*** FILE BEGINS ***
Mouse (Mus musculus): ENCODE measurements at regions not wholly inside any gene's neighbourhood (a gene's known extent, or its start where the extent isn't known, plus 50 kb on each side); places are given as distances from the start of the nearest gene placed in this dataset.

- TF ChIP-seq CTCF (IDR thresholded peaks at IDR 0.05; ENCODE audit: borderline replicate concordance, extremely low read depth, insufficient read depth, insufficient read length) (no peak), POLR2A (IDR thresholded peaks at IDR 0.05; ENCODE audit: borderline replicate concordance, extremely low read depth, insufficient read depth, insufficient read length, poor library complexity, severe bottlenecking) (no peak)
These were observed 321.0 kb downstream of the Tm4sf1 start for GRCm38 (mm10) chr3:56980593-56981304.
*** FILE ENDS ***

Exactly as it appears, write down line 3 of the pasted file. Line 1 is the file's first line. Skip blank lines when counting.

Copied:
These were observed 321.0 kb downstream of the Tm4sf1 start for GRCm38 (mm10) chr3:56980593-56981304.